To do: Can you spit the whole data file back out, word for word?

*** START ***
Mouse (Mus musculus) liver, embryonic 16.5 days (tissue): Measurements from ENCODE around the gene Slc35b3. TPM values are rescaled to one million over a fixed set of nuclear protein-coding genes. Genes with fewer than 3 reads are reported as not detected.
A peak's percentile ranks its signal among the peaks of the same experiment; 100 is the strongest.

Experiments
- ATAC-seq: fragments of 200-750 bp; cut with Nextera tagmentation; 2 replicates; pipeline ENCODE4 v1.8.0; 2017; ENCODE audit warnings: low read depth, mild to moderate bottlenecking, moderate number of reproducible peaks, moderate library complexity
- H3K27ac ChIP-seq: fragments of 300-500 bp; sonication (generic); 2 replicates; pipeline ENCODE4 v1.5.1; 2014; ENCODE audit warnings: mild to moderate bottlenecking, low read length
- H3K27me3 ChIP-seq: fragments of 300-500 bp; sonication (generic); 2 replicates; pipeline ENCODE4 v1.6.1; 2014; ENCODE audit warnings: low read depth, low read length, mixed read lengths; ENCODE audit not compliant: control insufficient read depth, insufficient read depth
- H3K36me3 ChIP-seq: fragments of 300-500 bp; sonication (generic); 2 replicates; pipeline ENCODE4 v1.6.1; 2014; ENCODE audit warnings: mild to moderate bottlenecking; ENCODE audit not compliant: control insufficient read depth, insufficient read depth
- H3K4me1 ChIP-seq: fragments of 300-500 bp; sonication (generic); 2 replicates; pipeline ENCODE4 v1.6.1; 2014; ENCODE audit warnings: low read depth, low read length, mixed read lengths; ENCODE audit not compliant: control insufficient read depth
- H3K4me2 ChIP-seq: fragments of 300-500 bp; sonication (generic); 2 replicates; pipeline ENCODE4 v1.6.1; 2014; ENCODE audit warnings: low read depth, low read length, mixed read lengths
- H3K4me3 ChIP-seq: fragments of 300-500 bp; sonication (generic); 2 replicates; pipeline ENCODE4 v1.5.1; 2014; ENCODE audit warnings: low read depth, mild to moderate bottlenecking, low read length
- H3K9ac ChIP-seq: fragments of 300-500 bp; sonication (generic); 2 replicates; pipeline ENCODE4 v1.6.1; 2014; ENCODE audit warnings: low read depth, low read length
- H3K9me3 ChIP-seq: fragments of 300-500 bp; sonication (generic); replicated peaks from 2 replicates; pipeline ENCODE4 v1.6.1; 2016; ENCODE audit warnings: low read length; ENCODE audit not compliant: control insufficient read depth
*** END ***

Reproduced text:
Mouse (Mus musculus) liver, embryonic 16.5 days (tissue): Measurements from ENCODE around the gene Slc35b3. TPM values are rescaled to one million over a fixed set of nuclear protein-coding genes. Genes with fewer than 3 reads are reported as not detected.
A peak's percentile ranks its signal among the peaks of the same experiment; 100 is the strongest.

Experiments
- ATAC-seq: fragments of 200-750 bp; cut with Nextera tagmentation; 2 replicates; pipeline ENCODE4 v1.8.0; 2017; ENCODE audit warnings: low read depth, mild to moderate bottlenecking, moderate number of reproducible peaks, moderate library complexity
- H3K27ac ChIP-seq: fragments of 300-500 bp; sonication (generic); 2 replicates; pipeline ENCODE4 v1.5.1; 2014; ENCODE audit warnings: mild to moderate bottlenecking, low read length
- H3K27me3 ChIP-seq: fragments of 300-500 bp; sonication (generic); 2 replicates; pipeline ENCODE4 v1.6.1; 2014; ENCODE audit warnings: low read depth, low read length, mixed read lengths; ENCODE audit not compliant: control insufficient read depth, insufficient read depth
- H3K36me3 ChIP-seq: fragments of 300-500 bp; sonication (generic); 2 replicates; pipeline ENCODE4 v1.6.1; 2014; ENCODE audit warnings: mild to moderate bottlenecking; ENCODE audit not compliant: control insufficient read depth, insufficient read depth
- H3K4me1 ChIP-seq: fragments of 300-500 bp; sonication (generic); 2 replicates; pipeline ENCODE4 v1.6.1; 2014; ENCODE audit warnings: low read depth, low read length, mixed read lengths; ENCODE audit not compliant: control insufficient read depth
- H3K4me2 ChIP-seq: fragments of 300-500 bp; sonication (generic); 2 replicates; pipeline ENCODE4 v1.6.1; 2014; ENCODE audit warnings: low read depth, low read length, mixed read lengths
- H3K4me3 ChIP-seq: fragments of 300-500 bp; sonication (generic); 2 replicates; pipeline ENCODE4 v1.5.1; 2014; ENCODE audit warnings: low read depth, mild to moderate bottlenecking, low read length
- H3K9ac ChIP-seq: fragments of 300-500 bp; sonication (generic); 2 replicates; pipeline ENCODE4 v1.6.1; 2014; ENCODE audit warnings: low read depth, low read length
- H3K9me3 ChIP-seq: fragments of 300-500 bp; sonication (generic); replicated peaks from 2 replicates; pipeline ENCODE4 v1.6.1; 2016; ENCODE audit warnings: low read length; ENCODE audit not compliant: control insufficient read depth